Andy is unhappy with the fame he has achieved. When a new agent approaches him, Andy fires Darren and quits 'When The Whistle Blows'. Meanwhile, Maggie has hit rock bottom, having given up working as...
First comes the success, then the backlash and the British press aren't about to change the rules. Andy has incurred their wrath and needs an experienced P.R. guru to help him. On the set of his new ...
Brit Karl Pilkington has led a sheltered life. Not having done any traveling, he enjoys living within the comforts of what he knows, basically that being what is purely British. As such, ... See full summary »
Mark and Jez are a couple of twenty-something roommates who have nothing in common - except for the fact that their lives are anything but normal. Mayhem ensues as the pair strive to cope with day-to-day life.
Alan Partridge a failed television presenter whose previous exploits had featured in the chat-show parody Knowing Me, Knowing You with Alan Partridge, and who is now presenting a programed on local radio in Norwich.
In the closing credits, the character of Darren Lamb is listed only as "Agent". Shaun Williamson's character is listed as "Barry", although he actually plays himself, which mirrors Darren's habit of always referring to him as "Barry from EastEnders (1985)", although Andy calls him "Shaun". See more »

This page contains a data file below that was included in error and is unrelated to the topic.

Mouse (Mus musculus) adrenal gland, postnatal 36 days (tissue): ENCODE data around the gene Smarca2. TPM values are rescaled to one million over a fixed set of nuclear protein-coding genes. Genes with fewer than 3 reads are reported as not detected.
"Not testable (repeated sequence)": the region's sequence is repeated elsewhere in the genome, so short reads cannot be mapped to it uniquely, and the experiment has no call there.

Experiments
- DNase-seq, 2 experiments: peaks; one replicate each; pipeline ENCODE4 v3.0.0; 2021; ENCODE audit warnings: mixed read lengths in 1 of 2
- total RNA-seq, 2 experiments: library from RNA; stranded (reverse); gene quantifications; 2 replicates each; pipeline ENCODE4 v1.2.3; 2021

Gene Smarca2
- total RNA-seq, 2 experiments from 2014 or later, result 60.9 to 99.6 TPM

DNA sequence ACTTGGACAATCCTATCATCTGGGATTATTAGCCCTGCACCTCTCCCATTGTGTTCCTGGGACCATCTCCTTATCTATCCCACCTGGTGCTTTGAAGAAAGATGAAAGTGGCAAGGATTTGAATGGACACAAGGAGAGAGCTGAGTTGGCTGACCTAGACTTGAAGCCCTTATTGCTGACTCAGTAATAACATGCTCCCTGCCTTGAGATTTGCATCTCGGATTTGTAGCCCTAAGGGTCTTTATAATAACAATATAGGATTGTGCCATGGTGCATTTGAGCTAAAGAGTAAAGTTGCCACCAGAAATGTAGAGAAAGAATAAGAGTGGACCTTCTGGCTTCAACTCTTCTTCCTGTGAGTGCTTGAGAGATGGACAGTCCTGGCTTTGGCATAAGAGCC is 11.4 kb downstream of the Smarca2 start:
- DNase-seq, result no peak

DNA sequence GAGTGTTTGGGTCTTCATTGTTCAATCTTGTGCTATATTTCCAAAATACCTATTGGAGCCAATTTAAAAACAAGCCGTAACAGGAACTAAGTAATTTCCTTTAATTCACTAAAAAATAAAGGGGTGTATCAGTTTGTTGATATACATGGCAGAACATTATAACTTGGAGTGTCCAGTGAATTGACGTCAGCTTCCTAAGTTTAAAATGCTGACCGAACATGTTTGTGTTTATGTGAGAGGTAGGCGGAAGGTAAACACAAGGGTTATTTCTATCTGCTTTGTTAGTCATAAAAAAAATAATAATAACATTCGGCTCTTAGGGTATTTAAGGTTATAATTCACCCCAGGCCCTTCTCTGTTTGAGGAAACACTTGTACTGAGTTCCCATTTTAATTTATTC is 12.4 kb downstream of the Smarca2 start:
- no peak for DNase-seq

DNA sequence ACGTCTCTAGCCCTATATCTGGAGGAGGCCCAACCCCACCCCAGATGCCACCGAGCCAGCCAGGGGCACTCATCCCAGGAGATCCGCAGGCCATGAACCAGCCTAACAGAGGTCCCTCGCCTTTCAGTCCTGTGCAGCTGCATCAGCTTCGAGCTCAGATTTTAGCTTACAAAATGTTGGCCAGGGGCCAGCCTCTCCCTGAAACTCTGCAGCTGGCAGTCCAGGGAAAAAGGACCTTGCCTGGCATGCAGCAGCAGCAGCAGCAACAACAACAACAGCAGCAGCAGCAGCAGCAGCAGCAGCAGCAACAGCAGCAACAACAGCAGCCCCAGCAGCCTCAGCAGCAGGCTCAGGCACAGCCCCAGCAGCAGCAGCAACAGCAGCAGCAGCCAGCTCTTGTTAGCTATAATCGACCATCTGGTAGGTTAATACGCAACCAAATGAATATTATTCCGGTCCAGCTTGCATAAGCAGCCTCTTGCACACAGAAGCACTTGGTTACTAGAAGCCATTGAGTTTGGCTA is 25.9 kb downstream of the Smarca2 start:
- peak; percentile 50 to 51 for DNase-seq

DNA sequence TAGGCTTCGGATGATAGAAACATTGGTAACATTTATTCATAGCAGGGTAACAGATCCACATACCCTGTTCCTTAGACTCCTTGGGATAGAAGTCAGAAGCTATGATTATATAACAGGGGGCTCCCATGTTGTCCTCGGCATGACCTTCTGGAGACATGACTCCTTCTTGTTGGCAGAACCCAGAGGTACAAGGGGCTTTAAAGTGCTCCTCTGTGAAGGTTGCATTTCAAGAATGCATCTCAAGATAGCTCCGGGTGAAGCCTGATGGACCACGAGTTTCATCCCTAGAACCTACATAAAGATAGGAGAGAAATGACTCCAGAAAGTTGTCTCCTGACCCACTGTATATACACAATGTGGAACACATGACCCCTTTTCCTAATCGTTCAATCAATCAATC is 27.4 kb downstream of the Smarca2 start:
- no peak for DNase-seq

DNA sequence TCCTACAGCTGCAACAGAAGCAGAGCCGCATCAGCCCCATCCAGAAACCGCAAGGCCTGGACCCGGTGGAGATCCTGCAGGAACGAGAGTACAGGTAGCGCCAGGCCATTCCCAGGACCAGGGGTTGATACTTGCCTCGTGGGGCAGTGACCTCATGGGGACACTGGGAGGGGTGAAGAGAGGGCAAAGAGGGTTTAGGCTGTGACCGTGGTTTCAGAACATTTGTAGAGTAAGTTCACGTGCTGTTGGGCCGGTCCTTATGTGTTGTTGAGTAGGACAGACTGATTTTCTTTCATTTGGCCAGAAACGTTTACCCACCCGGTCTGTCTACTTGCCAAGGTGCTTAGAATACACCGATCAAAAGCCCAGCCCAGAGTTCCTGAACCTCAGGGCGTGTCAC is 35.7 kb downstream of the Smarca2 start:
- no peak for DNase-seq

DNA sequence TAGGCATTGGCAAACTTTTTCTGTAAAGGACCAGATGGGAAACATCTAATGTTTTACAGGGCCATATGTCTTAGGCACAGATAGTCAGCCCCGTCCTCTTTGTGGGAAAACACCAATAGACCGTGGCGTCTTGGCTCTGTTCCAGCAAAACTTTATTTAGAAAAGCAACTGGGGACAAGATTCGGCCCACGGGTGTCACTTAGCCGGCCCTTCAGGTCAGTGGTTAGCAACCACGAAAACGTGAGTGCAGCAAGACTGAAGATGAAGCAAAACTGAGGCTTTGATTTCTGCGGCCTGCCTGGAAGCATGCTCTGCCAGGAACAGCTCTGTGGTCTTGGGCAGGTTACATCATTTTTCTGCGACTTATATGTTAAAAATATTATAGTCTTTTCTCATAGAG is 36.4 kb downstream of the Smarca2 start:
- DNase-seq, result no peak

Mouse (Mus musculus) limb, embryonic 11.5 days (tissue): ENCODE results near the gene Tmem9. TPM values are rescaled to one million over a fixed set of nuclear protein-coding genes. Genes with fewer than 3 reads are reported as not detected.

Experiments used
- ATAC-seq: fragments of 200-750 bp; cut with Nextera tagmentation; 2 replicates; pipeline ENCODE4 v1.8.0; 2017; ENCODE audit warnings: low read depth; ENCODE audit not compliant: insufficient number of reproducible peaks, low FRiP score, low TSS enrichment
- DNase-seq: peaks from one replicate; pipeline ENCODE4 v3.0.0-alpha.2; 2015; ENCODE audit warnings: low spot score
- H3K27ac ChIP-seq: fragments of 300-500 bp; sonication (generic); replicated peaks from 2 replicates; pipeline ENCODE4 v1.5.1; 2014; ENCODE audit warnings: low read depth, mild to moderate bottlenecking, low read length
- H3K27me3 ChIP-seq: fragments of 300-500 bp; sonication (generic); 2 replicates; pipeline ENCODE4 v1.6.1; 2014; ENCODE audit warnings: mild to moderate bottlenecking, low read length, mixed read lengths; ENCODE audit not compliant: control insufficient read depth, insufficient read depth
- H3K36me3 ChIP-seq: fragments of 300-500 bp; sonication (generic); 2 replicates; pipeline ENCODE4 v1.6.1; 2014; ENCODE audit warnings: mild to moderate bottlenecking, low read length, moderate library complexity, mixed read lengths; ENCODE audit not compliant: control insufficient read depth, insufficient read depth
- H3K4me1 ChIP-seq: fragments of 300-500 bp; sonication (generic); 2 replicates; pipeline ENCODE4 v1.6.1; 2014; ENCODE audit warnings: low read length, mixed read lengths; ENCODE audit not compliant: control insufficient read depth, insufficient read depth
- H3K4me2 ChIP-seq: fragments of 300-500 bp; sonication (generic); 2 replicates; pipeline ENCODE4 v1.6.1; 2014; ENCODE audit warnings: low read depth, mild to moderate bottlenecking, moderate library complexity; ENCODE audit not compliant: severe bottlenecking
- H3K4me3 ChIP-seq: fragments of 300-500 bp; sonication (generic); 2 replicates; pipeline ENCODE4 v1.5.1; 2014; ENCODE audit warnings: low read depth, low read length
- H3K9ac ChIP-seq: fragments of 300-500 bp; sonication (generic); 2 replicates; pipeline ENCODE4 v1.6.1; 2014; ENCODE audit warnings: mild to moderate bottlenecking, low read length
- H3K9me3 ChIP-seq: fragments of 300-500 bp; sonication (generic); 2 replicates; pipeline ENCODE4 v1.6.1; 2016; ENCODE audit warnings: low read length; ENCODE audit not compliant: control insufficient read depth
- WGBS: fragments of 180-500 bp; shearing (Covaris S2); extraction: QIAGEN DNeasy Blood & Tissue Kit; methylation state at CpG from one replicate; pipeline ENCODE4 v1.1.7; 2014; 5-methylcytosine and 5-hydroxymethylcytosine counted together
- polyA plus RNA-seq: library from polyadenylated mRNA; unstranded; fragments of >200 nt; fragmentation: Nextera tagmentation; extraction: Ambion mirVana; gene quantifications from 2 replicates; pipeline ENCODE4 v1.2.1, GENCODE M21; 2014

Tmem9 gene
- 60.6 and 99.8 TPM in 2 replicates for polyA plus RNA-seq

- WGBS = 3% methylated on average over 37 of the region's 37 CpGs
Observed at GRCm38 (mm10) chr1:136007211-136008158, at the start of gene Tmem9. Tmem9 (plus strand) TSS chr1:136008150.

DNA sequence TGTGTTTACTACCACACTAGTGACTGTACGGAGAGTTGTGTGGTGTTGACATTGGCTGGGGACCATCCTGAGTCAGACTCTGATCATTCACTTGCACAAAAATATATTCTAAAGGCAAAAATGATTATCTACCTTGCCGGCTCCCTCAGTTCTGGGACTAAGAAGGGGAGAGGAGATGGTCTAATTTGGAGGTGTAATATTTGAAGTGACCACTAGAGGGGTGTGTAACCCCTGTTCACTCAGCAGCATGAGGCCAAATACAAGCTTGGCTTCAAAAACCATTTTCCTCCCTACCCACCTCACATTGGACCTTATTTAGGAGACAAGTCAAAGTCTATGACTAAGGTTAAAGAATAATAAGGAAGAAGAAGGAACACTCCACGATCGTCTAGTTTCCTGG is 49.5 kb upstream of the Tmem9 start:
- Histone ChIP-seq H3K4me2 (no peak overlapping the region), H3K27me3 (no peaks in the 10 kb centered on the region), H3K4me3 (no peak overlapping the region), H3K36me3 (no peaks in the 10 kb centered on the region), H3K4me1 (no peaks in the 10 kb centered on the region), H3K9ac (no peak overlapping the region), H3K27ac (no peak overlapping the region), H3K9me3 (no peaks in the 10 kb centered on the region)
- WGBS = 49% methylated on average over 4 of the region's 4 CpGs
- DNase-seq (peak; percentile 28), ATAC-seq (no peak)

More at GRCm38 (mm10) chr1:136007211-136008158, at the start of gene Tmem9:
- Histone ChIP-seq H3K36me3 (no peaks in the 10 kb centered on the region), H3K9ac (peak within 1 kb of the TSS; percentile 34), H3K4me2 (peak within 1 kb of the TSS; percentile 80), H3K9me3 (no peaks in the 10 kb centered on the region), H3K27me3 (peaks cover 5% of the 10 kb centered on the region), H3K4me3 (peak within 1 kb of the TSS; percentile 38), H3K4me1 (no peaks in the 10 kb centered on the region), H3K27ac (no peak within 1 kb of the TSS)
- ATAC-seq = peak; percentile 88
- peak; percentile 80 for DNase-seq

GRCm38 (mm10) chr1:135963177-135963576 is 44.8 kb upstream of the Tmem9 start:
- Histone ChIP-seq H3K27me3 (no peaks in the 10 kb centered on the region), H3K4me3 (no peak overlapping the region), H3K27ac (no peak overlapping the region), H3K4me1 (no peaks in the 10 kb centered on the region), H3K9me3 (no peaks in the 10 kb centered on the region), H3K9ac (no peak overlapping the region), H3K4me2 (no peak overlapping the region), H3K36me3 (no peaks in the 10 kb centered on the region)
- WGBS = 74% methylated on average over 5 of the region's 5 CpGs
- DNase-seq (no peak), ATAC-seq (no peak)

Ricky Gervais and Stephen Merchant is the peerless comedy-duo whose brilliant eye for comedy and drama surprised and shocked the world a few years ago with the Award-winning The Office, who later transformed itself into one of TV-comedy-history's most memorable and successful series. This is their Difficult Second Album, and its such a fantastic volume two of their already stunning career. Gervais takes the role as Andy Millman, a pretty straight-forward everyday man whose situation finds him seeking for more to life as he and his friend Maggie (Ashley Jensen) both work as extras, or supporting artists if you like, and Merchant takes a supporting character as Darren Lamb, his literally useless agent.
Extras is such a fantastic show in every aspect, and the transaction between comedy and drama is purely class, the way you'll find the celebrity-parts (oh, it's just Patrick Stewart, Kate Winslet, Samuel L. Jackson, Ian McKellen, Orlando Bloom, David Bowie and Robert De Niro to mention some) egoism and embarrassing self-awareness adds realism to it, and it's sort of every fan's nightmare to see their favorite actor/actress act themselves into embarrassing situations. 'Extras' is something very few artists can pull off, it's a follow-up that adds depth to something already brilliant by not only making the funny bits even more subtle and the gags even more layered, but adding emotional resonance with outstanding pace. 'Extras' can't really be compared with the Office, it's worth more in its own right and it's downright one of the most incredible shows of all time.
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